“Millennials have grown up in an electronics-filled and increasingly online and socially-networked world. They are the generation that has received the most marketing attention. As the most ethnically diverse generation, Millennials tend to be tolerant of difference. Having been raised under the mantra ‘follow your dreams’ and being told they were special, they tend to be confident. While largely a positive trait, the Millennial generation’s confidence has been argued to spill over into the realms of entitlement and narcissism.  They are often seen as slightly more optimistic about the future of America than other generations — despite the fact that they are the first generation since the Silent Generation that is expected to be less economically successful than their parents.”

Here’s an interesting video that tracks generations in about three minutes.

 

SSI: Generational Differences More Insightful Than Cultural Ones

9 Dec

As marketers, we are always looking at better ways to understand our customers and potential customers. We spend a lot of time studying consumer lifestyles and cultures.

With the preceding in mind, let’s consider these observations by Pete Cape (director, global knowledge in the London office of research firm SSI), as reported by Quirk’s Marketing Research Media:

“What’s the woman in this photo doing? If you think she’s dialing a phone number, perhaps you’re a Boomer (and you probably know how to work a rotary phone!). If you said she’s texting, you’re probably from Generation X. If you think she’s uploading a selfie to Instagram, you may be a Millennial – and if you imagine she’s adjusting her home-heating temperature as she leaves the office, you’re perhaps part of the generation to come.”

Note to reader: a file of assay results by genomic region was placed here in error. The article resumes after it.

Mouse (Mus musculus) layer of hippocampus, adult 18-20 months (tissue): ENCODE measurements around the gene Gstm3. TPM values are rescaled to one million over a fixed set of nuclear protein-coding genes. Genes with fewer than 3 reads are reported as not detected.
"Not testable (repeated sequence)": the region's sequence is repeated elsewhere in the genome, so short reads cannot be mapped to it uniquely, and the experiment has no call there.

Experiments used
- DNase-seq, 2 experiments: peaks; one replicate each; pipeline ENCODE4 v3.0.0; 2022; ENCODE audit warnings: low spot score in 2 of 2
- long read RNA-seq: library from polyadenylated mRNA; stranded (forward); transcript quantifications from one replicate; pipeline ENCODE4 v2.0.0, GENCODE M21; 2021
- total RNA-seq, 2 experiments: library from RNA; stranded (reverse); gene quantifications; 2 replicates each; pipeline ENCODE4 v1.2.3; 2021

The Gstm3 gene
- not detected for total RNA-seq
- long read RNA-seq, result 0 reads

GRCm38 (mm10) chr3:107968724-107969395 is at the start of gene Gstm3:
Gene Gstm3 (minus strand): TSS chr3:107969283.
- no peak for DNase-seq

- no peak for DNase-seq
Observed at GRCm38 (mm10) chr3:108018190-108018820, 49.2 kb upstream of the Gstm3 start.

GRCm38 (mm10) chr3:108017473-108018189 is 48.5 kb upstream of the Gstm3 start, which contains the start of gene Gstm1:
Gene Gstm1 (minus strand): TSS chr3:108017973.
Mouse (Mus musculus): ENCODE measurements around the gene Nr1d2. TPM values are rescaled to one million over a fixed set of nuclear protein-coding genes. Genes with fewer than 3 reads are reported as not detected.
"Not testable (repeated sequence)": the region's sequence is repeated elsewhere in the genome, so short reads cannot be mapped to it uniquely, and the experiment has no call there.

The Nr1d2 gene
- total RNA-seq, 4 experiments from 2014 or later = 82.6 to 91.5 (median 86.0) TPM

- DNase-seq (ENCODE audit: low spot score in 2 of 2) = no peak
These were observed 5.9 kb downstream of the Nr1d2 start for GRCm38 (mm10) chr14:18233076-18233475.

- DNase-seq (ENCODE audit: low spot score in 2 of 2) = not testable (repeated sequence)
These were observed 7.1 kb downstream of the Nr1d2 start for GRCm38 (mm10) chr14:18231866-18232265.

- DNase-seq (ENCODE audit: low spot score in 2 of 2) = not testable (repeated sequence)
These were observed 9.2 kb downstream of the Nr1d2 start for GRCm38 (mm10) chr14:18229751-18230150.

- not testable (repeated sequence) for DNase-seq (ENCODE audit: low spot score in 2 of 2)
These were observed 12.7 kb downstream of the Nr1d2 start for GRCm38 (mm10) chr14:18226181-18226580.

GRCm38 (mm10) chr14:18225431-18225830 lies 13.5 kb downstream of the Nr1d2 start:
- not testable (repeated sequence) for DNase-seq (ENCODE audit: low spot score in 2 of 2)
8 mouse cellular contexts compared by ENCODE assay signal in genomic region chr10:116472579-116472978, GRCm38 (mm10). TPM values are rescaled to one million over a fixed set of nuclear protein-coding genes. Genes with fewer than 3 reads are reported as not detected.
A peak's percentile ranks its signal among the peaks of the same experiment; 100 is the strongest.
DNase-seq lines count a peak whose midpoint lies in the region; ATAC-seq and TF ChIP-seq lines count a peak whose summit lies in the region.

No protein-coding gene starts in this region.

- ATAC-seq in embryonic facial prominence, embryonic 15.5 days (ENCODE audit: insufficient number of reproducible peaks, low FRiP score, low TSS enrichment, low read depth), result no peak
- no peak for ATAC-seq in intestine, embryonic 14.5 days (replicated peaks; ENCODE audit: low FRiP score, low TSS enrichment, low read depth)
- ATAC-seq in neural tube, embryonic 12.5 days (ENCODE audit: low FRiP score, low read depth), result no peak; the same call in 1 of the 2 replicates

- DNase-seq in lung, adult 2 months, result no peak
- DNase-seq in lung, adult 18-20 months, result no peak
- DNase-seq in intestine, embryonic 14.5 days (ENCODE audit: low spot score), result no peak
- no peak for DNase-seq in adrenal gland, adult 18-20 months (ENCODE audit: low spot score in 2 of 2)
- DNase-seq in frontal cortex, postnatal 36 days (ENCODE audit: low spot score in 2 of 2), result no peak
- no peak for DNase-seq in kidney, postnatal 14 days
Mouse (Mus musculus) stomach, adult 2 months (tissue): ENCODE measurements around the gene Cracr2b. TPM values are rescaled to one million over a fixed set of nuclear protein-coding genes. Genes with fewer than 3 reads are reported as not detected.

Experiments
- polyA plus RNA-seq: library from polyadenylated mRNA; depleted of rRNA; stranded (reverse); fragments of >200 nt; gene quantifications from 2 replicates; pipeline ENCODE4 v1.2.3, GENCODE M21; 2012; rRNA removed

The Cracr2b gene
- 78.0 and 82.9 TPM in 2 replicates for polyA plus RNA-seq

“The finding from SSI’s recent study of digital citizens in the U.S., U.K., Australia, France, Germany, and Japan is that differences are more likely to be generational than cultural. Some of these generational differences are large – and also more subtle than stereotypes might suggest. Boomers use smartphones; Gen X still love CDs; Millennials still have PCs. Each generation simply uses this technology at different times and in different quantities.”

“It’s useful to think of Boomers as digital immigrants who had to learn new technologies from scratch because the technologies didn’t exist while they were growing up; Gen X as digital pioneers, who grew up learning to use these technologies; and Millennials as digital natives who didn’t have to learn anything at all – this technology was always just part of their lives.”

 
 

Young Adults Shopping at Wal-Mart

27 Jul

Yes, you read the title to this post correctly. Despite some stereotypes to the contrary, Wal-Mart is attracting lots of young adults.